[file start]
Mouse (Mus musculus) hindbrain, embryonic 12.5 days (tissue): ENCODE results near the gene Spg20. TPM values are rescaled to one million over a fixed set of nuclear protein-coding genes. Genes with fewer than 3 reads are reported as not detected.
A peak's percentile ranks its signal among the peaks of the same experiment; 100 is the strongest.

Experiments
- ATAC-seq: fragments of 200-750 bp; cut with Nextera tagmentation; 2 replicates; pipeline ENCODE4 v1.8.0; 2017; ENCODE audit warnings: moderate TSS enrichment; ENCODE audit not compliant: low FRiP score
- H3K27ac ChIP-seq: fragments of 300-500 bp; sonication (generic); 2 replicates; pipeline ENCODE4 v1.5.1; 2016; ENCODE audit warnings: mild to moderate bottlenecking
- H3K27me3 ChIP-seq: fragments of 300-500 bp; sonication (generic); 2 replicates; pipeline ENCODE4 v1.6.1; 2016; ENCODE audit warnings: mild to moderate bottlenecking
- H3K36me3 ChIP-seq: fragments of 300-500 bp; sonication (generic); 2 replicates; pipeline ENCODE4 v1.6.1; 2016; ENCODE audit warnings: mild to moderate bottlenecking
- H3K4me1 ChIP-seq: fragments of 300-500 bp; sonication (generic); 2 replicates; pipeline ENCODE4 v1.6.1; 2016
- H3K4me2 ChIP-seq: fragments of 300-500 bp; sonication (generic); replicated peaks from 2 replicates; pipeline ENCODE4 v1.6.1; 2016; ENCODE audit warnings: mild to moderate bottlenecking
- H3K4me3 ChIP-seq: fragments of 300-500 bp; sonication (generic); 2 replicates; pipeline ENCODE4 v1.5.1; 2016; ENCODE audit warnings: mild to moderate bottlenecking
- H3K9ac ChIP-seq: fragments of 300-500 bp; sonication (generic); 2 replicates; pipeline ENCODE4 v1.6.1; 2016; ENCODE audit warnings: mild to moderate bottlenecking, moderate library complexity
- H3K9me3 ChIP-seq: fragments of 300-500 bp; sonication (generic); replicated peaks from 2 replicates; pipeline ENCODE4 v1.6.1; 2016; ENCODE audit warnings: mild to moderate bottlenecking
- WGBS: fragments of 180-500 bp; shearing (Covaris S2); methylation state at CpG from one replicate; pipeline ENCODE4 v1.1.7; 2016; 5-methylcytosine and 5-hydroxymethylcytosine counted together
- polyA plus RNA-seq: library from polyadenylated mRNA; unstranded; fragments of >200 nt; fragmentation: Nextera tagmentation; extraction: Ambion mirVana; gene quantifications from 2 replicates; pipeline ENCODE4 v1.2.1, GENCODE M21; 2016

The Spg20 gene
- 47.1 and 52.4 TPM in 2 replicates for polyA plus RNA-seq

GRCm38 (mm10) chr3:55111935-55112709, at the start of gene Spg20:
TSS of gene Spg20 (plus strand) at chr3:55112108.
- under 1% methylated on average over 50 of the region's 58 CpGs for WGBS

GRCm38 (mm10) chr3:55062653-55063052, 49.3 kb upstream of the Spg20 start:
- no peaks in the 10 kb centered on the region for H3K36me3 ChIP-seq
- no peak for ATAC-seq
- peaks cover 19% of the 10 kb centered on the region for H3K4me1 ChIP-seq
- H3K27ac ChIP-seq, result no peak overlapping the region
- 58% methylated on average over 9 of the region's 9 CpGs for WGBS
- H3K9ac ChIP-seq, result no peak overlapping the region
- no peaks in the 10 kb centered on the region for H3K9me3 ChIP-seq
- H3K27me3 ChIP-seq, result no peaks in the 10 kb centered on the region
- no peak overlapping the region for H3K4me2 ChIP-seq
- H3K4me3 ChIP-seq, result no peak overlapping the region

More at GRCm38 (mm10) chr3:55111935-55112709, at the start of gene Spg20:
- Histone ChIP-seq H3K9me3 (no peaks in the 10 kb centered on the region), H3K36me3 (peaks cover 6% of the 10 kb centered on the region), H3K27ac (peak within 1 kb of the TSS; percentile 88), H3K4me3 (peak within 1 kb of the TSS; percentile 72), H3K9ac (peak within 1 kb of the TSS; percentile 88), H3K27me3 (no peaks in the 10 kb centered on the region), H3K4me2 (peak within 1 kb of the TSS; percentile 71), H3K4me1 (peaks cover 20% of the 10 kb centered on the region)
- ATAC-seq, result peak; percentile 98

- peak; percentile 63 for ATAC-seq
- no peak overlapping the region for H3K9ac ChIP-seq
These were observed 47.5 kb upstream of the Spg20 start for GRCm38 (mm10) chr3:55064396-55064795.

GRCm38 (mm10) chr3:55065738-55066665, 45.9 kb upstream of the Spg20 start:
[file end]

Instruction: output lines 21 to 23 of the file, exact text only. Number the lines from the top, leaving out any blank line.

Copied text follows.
- no peaks in the 10 kb centered on the region for H3K36me3 ChIP-seq
- no peak for ATAC-seq
- peaks cover 19% of the 10 kb centered on the region for H3K4me1 ChIP-seq